American Heritage® Dictionary of the English Language, Fourth Edition
- n. Archaic A grandfather.
- n. Archaic A male ancestor; a forefather.
- n. Archaic An old man.
Century Dictionary and Cyclopedia
- n. A grandfather: used for both men and animals, and now especially in the pedigrees of horses.
- n. By extension, any lineal male ancestor preceding a father.
- n. In change-ringing: One of the methods of ringing the changes on a peal of bells: supposed to be of very early origin.
- n. See double, n., .
- n. grandfather
GNU Webster's 1913
- n. Specifically, a grandfather; more generally, any ancestor.
“A quick brain and a better education elsewhere showed the boy very soon that his grandsire was a dullard, and he began accordingly to command him and to look down upon him; for his previous education, humble and contracted as it had been, had made a much better gentleman of Georgy than any plans of his grandfather could make him.”
“I remember her telling me that the magic ran in her family, but deep; her grandsire was a Master, but not her father.”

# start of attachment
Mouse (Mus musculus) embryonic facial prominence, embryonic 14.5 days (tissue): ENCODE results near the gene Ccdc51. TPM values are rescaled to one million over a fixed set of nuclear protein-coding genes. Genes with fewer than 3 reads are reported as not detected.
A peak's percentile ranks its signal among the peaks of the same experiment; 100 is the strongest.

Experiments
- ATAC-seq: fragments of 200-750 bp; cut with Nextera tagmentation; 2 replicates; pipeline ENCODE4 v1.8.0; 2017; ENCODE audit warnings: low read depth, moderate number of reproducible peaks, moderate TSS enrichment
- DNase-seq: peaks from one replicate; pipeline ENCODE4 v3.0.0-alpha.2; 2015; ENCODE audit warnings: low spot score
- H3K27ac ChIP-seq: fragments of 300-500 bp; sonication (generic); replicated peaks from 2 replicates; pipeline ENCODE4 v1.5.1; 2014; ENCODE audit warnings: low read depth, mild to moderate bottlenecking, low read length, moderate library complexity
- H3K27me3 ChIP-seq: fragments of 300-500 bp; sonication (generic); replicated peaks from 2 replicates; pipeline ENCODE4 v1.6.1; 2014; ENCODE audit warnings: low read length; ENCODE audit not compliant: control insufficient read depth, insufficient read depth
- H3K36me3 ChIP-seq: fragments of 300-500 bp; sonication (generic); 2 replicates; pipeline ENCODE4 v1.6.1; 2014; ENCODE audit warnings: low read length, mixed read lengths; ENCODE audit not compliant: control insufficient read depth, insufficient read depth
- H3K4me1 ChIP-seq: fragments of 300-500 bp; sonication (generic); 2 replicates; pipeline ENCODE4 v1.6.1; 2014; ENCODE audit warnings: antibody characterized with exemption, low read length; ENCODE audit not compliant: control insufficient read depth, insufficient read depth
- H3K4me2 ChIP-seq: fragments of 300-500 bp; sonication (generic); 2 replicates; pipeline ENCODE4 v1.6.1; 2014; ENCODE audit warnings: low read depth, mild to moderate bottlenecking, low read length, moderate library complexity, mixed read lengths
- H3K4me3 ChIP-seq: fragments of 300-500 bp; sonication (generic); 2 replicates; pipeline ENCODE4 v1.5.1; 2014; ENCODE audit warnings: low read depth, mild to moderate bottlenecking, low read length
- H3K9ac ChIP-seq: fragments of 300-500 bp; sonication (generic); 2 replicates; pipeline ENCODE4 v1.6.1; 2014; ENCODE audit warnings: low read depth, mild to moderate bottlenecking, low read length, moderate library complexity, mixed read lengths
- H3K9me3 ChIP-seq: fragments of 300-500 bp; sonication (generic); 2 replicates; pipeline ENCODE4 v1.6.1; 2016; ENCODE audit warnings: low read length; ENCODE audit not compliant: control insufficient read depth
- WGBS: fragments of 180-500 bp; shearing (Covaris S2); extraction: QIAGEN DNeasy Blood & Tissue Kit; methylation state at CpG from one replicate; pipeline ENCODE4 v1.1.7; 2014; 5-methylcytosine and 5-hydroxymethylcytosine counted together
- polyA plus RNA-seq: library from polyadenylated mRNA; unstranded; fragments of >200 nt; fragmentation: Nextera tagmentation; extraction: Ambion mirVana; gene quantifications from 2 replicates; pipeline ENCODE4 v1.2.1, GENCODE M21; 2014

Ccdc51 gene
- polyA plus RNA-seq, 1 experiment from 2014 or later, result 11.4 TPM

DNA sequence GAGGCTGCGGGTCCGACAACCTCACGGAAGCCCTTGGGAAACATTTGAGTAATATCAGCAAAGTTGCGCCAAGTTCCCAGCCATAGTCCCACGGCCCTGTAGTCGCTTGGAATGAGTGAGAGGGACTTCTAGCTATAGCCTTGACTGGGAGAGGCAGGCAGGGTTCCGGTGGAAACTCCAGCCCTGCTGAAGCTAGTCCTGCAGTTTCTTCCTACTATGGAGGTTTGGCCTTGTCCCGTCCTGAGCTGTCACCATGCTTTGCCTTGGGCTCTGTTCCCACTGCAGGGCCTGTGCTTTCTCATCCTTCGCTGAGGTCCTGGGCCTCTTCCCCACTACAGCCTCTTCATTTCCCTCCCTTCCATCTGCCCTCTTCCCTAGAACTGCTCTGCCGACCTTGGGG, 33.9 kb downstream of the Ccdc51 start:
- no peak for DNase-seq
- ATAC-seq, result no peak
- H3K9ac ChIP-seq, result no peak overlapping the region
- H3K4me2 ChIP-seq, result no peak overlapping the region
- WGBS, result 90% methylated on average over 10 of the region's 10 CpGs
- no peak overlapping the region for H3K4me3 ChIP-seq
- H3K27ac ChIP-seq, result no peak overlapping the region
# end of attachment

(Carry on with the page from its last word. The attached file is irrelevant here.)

“Yudhishthira said," Tell me of that, O grandsire, which is the root of all duties, which is the root of kinsmen, of home, of the Pitris and of guests.”
“Your grandsire was a chauffeur, a servant, and without education.”
“Oh, Monsieur le Chevalier, having an income, need not be paid moneys; because Monsieur le Chevalier was born in the saddle, his father is an eagle, his grandsire was a centaur.”
“One day when my grandsire was a young lad he was playing with some other children on the pastures near the shore, when all of a sudden what should they see among their own cows but a fine young dun-colored heifer without any horns.”
“Now this my grandsire was a man whose word was law and every day he held a Divan wherein the traders craved his counsel about taking and giving and selling and buying; and this endured until what while a sickness attacked him and he sensed his end drawing near.”
“My grandsire was a particularly holy man; and I have heard my father say, that one night an archbishop came to his house secretly, merely to have the satisfaction of kissing his head.”
“When I was a youth, his grandsire was my friend; I had some fancies then myself.”
“A quick brain and a better education elsewhere showed the boy very soon that his grandsire was a dullard, and he began accordingly to command him and to look down upon him; for his previous education, humble and contracted as it had been, had made”
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